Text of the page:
This backpack, one of my favorite trips in the southern Wind River Range, climbs over two panoramic passes, crosses the spectacular Lizard Head Plateau and visits the amazing Cirque of the Towers.
From the Big Sandy trailhead follow the Fremont Trail as it heads north, paralleling the west side of the Continental Divide. Along the way the trail passes four beautiful lakes and offers fine views of the massive cirque at the head of the East Fork Valley.
Beyond Marms Lake follow the Pyramid Lake trail, which crosses Washakie Creek and then turns right (east) on the Washakie Pass Trail. The climb to the pass (11,611-ft.) features breathtaking views of the South Fork cirque. Atop the pass, views open east to sheer cliffs and high peaks towering above Macon and Washakie Lakes, nestled in the alpine basin below the pass.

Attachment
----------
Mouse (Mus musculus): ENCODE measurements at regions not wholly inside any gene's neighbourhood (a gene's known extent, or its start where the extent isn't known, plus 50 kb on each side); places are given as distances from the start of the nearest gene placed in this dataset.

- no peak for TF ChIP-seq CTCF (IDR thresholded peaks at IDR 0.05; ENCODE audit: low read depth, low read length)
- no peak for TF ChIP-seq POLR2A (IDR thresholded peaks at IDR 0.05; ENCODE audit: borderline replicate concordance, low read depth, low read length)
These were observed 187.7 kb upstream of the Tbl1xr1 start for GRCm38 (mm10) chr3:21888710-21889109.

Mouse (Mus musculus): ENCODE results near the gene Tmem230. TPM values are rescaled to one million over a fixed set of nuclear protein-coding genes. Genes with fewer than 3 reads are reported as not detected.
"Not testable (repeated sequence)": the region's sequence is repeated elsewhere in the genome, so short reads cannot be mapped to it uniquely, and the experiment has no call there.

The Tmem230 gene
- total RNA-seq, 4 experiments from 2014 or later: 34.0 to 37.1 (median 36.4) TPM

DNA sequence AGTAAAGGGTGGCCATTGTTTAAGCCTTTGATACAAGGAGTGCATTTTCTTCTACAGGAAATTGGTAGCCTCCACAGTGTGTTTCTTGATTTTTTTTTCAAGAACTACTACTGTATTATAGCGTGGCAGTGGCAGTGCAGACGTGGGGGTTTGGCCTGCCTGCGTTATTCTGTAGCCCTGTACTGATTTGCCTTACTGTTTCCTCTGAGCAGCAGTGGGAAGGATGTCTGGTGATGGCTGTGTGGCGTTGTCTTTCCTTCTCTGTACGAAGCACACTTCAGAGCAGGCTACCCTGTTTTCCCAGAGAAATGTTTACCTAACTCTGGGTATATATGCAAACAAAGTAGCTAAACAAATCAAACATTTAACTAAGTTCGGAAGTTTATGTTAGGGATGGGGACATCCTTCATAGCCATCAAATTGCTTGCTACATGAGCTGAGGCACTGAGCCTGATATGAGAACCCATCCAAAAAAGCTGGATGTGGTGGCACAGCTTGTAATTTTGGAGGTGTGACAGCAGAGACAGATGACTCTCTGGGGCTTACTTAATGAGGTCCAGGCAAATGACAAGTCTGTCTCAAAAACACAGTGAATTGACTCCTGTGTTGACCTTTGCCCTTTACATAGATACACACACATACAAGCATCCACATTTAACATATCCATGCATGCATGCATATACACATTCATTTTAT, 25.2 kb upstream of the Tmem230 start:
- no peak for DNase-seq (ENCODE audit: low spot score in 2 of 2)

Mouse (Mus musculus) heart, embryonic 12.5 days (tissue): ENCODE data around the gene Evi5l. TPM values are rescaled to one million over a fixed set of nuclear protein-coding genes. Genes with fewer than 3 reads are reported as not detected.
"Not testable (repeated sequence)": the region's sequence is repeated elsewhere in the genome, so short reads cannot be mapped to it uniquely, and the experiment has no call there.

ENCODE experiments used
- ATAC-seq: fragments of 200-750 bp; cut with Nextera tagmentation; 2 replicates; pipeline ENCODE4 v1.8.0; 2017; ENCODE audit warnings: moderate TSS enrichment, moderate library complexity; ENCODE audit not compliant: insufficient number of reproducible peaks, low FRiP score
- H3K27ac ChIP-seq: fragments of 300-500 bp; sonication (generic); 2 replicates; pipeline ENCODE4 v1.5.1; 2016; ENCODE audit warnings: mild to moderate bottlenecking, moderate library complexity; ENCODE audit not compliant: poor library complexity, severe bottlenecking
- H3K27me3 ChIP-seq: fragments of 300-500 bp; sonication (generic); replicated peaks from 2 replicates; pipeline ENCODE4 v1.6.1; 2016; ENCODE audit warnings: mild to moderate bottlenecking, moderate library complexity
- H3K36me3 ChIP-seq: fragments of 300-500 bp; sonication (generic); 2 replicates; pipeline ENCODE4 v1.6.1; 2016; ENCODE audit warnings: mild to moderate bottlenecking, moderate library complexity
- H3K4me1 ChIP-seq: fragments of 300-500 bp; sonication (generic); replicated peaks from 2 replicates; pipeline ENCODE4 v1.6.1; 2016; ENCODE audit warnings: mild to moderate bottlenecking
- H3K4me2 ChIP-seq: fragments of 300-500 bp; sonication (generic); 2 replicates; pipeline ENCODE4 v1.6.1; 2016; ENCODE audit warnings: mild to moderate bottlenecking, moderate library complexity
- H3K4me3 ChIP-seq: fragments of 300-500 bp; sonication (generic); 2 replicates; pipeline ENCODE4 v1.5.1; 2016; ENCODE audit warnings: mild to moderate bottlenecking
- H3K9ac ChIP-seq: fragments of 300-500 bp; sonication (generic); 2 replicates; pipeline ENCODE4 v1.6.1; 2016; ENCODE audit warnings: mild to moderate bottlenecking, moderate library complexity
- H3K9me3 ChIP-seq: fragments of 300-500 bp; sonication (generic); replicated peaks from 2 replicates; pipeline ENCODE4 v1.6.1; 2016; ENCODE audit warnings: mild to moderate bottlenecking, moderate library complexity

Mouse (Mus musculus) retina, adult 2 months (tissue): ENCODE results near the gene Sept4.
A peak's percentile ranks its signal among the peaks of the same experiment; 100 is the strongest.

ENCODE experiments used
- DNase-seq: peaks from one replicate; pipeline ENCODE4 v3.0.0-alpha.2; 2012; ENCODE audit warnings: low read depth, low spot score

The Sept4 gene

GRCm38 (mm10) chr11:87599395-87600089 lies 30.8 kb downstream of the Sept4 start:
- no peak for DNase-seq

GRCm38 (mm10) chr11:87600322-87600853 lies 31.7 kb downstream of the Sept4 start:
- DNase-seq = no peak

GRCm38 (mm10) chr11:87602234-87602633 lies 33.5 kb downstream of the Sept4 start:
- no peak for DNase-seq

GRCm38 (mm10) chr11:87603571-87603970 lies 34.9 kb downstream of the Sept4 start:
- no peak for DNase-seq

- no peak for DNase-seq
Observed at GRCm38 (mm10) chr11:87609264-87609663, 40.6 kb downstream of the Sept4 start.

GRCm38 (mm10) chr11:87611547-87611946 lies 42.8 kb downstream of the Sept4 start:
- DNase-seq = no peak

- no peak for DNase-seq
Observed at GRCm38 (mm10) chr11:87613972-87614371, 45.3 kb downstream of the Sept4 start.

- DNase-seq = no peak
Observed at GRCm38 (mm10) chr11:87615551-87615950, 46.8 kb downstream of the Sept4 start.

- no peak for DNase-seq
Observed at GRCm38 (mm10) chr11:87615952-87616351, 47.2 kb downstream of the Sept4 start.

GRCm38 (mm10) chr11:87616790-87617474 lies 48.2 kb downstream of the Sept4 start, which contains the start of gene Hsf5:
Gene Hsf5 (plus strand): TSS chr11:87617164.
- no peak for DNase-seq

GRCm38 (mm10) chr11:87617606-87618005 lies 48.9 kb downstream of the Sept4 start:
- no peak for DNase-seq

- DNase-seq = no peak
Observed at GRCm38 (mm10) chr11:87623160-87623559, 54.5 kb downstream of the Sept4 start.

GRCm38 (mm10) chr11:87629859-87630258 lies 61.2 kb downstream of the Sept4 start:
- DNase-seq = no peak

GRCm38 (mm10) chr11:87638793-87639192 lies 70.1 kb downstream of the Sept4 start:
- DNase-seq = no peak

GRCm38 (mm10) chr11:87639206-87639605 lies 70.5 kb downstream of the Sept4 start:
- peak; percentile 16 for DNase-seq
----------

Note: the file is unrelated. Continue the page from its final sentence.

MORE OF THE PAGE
From the pass a steep descent leads to the lakes and then drops on more moderate grades to junction on the western shore of the South Fork Little Wind River. Here the route turns right (east) on the Bear Ears trail, crosses the river and then climbs on moderate grades to the Lizard Head Plateau. Atop the plateau turn right (south/southeast) on the Lizard Head trail. Jaw-dropping views of an incredible panorama of high peaks in the southern Wind River Range slowly evolves as you traverse the tundra-clad plateau to a high point at 11,864-ft.
From the high point the trail drops on moderate and then very steep grades to Lizard Head Meadows. The path now turns west on the North Fork Trail, traveling through forest and meadows to Lonesome Lake (10,166-ft.). Here the Cirque of the Towers, an amazing spectacle of jagged peaks and spires rising over 12,000-ft., soar above the beautiful lake.
The final leg of the backpack ascends steeply to Jackass Pass (10,790-ft.), accompanied by more great views of the cirque. From the pass the very strenuous path follows a roller coaster route through rocky terrain, climbing over rock slabs and detouring around boulders and rock outcroppings along the west sides of Arrowhead and North Lakes. To the south, views unfold to the high peaks towering above the Deep and Temple Lake drainages.